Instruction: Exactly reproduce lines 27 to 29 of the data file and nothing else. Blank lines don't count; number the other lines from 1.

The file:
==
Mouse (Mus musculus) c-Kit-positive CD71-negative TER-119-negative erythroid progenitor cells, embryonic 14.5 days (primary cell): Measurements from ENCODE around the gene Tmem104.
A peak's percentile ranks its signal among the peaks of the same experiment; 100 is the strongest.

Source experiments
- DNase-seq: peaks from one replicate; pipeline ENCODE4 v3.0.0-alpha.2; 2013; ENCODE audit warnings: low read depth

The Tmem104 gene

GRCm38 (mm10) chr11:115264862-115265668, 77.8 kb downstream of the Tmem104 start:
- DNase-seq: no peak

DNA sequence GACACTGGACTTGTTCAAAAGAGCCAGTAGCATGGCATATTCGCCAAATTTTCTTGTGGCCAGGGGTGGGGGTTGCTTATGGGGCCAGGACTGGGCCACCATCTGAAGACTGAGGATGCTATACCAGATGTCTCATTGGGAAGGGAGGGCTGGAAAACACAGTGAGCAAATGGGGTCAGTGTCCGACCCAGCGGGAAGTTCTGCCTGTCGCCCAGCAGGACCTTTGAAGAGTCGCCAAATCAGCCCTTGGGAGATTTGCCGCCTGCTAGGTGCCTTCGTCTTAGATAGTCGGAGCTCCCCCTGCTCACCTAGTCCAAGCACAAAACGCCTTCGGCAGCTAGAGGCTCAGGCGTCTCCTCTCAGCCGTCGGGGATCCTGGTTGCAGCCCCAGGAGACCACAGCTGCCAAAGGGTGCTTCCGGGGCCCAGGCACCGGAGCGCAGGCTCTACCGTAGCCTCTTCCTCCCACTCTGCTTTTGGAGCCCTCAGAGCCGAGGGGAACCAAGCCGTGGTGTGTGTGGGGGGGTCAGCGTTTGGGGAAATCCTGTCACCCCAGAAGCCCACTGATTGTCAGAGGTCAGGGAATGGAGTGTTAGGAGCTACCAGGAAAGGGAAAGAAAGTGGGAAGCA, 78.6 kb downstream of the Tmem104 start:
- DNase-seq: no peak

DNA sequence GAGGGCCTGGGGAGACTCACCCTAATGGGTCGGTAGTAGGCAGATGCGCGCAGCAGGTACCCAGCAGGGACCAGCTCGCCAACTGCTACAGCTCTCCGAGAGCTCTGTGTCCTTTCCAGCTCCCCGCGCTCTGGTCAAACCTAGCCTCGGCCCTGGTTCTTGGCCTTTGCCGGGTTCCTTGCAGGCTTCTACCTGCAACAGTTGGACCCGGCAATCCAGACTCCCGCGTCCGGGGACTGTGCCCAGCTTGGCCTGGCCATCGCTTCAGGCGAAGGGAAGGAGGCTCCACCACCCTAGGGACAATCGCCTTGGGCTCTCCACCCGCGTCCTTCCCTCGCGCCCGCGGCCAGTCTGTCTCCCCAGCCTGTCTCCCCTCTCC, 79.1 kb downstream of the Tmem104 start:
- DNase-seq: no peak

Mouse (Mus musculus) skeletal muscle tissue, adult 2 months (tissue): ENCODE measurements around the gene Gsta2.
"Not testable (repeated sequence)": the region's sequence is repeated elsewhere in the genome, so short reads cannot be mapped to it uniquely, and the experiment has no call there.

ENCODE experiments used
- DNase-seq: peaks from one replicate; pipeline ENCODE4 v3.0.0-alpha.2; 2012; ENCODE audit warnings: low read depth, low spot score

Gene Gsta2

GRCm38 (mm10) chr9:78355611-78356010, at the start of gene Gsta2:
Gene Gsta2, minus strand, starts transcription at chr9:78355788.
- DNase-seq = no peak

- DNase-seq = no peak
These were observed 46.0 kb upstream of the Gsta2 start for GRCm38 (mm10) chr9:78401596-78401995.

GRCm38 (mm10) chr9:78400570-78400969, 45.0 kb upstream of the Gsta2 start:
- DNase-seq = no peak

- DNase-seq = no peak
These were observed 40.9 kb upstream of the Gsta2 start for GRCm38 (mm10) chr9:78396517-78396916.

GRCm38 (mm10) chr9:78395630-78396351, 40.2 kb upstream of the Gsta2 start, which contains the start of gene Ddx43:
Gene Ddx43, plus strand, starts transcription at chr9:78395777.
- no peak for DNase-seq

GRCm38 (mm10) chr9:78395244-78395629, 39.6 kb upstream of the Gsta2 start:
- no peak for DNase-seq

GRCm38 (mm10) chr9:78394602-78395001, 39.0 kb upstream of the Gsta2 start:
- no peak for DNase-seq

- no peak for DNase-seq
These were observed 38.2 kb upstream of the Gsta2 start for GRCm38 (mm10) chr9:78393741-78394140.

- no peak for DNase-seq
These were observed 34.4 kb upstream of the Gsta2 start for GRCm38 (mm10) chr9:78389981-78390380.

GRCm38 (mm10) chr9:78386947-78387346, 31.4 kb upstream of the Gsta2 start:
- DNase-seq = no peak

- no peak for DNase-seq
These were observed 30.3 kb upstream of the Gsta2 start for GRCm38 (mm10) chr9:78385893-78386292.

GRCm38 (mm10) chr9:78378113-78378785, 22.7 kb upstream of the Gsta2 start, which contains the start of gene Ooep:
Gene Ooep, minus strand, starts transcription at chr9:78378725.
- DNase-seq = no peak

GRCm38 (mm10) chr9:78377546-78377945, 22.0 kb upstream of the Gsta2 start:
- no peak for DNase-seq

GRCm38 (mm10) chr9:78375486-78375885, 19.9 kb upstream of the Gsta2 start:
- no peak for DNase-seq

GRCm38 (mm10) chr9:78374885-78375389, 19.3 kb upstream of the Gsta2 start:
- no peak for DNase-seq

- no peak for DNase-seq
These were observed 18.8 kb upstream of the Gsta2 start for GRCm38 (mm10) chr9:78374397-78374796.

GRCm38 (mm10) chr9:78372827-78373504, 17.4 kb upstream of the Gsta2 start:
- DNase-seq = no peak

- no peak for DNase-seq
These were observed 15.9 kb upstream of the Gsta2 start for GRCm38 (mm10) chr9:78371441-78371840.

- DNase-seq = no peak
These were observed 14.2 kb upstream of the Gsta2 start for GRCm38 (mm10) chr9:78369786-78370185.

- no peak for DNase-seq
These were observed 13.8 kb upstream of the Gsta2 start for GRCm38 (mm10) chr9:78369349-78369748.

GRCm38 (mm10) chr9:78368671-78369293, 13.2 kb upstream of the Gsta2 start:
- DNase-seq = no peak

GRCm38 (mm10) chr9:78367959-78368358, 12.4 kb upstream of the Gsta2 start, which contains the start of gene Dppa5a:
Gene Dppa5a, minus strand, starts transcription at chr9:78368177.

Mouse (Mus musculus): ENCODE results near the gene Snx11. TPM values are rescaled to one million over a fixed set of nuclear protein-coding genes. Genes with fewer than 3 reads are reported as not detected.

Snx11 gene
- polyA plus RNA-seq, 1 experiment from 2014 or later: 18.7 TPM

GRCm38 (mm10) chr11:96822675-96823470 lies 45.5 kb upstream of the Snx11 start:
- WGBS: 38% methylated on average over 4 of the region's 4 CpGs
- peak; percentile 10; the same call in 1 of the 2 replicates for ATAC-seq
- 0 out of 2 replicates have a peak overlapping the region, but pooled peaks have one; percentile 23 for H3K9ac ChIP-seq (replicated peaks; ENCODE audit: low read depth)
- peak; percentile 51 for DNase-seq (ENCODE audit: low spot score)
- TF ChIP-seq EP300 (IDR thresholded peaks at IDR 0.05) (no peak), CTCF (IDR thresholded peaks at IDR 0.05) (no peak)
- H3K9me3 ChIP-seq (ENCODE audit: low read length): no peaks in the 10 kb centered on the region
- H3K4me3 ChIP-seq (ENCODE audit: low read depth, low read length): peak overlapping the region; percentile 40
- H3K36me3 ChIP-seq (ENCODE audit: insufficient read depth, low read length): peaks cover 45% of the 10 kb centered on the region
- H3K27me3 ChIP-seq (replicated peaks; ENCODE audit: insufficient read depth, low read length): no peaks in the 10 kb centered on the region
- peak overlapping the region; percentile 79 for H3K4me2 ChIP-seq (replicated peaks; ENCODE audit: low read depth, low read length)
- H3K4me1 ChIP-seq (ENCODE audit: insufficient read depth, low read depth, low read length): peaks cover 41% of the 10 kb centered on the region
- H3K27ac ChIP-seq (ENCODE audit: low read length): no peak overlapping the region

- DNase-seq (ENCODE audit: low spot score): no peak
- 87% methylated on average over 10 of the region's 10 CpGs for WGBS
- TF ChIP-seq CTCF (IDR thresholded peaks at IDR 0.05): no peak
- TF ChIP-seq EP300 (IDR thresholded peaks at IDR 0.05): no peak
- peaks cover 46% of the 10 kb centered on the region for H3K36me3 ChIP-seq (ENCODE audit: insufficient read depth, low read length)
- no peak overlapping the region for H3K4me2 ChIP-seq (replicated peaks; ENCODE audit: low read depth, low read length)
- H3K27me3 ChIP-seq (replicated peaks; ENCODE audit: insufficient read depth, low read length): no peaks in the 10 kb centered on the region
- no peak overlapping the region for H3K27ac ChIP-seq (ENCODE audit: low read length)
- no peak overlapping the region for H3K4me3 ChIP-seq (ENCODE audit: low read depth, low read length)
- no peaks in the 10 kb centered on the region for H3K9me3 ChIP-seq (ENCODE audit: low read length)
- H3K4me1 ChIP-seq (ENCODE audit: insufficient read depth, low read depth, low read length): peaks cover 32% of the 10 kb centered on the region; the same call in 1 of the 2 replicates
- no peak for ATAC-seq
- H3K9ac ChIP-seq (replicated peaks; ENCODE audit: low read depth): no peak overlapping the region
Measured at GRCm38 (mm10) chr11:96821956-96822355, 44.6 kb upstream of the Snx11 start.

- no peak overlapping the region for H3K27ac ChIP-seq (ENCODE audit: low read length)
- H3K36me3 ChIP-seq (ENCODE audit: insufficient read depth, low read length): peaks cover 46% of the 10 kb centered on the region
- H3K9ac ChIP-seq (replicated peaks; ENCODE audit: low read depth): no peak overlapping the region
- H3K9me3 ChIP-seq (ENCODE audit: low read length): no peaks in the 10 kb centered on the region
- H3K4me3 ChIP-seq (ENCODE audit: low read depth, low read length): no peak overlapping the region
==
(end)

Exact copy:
Gene Ddx43, plus strand, starts transcription at chr9:78395777.
- no peak for DNase-seq

GRCm38 (mm10) chr9:78395244-78395629, 39.6 kb upstream of the Gsta2 start: